Juan de Villanueva (1739 – 1811) is the paradigmatic Spanish architect of the Neoclassical style with works like this one Astronomical Observatory in the Retiro Park in Madrid or the nearby Natural History Cabinet that would be the seed of what is now the great Prado Museum.
Villanueva Astronomical Observatory
This Observatory, very typical of this era influenced by the Illustration was built in 1790 and certain influences are very clear in its construction, especially those that come from the Villa Rotonda that during the Renaissance designed by the Italian architect Andrea Palladio.
For example, it is inspired by it for its hexastyle portico or for the symmetrical composition of a Greek cross plan, whose central space has an octagonal shape. And also that central space has a roof that somehow reminds us of the domes of palladian architecture.
Although with respect to this dome, another clear reference closer in time can be seen. It would be the Pantheon of Illustrious Men built by Soufflot in Paris. A dome that in its lower part has a drum in the form of a circular peristyle of the Ionic order, as in the Madrid observatory of Villanueva.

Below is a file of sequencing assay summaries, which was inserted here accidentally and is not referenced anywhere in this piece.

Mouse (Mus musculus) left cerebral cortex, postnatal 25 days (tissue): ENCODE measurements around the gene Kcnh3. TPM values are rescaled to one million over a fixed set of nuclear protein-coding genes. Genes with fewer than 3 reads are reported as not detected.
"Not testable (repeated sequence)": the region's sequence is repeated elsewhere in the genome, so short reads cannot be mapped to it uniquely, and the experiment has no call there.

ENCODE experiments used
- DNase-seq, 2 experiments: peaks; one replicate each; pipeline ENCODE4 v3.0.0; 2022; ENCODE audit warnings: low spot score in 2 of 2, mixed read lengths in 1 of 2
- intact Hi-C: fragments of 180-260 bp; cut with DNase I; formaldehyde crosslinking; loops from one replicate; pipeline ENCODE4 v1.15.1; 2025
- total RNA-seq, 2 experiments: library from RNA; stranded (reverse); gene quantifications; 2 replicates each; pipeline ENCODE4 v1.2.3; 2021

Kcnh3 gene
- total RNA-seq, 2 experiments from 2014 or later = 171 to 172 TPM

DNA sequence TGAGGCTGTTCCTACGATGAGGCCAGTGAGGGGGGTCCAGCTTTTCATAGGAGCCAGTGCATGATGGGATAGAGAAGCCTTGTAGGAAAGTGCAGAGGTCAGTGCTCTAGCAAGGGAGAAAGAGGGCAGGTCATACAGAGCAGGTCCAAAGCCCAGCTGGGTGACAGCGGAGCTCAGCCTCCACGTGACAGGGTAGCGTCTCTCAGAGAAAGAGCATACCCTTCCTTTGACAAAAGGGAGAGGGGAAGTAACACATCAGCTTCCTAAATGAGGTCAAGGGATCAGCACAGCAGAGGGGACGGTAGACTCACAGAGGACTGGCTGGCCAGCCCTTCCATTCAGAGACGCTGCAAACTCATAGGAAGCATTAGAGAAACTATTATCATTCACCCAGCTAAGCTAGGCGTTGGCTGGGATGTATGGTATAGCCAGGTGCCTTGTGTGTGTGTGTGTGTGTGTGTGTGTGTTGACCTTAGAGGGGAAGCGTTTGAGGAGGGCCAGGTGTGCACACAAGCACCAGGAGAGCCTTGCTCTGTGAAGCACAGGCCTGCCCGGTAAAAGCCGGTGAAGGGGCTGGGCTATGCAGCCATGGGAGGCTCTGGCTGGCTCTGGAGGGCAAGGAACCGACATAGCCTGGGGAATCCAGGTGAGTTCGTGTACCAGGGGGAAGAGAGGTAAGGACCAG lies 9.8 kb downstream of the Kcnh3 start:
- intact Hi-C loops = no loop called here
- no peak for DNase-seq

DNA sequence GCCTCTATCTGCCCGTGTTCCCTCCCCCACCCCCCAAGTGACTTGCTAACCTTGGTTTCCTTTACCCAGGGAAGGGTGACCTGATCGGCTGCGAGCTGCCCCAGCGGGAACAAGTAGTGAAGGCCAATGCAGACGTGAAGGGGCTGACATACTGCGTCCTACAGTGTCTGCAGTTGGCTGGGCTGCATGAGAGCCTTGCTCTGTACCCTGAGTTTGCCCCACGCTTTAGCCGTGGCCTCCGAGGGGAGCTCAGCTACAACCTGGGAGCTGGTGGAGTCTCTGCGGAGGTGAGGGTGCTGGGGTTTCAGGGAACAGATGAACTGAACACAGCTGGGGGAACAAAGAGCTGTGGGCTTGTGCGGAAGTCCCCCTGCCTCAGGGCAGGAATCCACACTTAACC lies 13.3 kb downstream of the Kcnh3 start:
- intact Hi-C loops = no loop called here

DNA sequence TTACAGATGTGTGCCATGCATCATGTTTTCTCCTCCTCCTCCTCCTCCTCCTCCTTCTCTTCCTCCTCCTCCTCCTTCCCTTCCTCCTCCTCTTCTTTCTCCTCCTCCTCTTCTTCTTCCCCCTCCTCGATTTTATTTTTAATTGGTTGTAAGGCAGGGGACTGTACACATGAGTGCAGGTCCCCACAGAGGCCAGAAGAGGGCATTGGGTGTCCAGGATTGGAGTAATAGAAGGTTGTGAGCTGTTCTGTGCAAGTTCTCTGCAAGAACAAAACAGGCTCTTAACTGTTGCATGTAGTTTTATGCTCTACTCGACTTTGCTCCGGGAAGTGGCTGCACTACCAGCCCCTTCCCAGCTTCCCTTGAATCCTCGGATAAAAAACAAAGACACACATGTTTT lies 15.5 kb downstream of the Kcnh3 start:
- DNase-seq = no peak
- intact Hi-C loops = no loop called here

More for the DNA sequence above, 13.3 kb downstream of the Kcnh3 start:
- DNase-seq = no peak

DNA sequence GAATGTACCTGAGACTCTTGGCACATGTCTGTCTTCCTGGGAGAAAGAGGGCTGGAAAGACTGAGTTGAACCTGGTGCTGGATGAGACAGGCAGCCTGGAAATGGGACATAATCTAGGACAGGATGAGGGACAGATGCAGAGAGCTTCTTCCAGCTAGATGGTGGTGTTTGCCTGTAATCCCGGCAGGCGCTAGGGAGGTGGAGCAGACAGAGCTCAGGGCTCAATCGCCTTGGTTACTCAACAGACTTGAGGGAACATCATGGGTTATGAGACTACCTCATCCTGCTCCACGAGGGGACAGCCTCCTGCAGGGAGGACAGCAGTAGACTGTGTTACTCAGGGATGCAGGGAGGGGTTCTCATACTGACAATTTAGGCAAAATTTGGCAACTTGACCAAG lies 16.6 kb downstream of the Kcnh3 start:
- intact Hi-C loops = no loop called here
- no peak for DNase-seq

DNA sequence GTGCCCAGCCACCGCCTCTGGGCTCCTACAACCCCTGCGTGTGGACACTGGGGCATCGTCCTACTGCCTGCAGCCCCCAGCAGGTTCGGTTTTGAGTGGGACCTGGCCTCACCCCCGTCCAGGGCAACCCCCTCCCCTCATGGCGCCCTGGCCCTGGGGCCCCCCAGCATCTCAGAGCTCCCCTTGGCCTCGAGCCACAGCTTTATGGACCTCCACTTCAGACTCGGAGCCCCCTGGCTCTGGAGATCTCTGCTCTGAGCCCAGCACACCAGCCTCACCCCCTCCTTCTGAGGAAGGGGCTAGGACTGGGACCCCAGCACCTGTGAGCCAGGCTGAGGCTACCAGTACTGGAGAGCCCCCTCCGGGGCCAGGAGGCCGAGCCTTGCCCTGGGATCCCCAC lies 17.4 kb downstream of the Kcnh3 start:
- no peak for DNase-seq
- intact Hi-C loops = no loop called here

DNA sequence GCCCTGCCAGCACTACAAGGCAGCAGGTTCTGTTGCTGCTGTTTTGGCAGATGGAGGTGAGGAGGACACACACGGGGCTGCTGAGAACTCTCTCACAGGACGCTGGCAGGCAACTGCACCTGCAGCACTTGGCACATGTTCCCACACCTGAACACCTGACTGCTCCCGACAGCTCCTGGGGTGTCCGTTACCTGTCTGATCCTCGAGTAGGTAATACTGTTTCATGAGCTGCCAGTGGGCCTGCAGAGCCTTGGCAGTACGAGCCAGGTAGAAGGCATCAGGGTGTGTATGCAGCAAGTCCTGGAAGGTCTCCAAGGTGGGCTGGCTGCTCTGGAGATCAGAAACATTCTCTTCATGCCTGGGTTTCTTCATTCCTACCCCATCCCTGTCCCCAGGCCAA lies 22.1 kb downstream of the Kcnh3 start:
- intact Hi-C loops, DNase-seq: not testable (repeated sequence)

As for the side wings of the building can also be consideredmade of Italian leather, and with their rectangular shape they serve to break the planimetric scheme inspired by Palladio's Villa.
And regarding the portico, we are talking about a quite functional space, which includes a terrace at the top, which is walkable and which replaces the typical triangular-shaped pediment of other classical and neoclassical buildings. An interesting detail is that if in the dome he uses the Ionic order, in the six columns of the porch he resorts to the Corinthian.
When looking at the building as a whole, four small turrets arranged around the dome and peristyle are striking. Well, as for those turrets that serve as stairwells, the truth is that there are no known antecedents in the most classicist architecture.
That is to say, Villanueva is anacademic architect, which does not prevent him from having his own capacity for invention, and that is probably what caused his success. The truth is that Juan de Villanueva moved in the enlightened intellectual circles of the time, and there he met, above all, Ponz, an architectural theorist, a great connoisseur of baroque art of Vignola, author of several villas and especially of the church of Il Gesú in Rome.
Well, his friendship with Ponz was decisive in introducing him to municipal politics, so that Villanueva would end up becoming the “Municipal Architect of Madrid” and later the “King's Senior Architect”.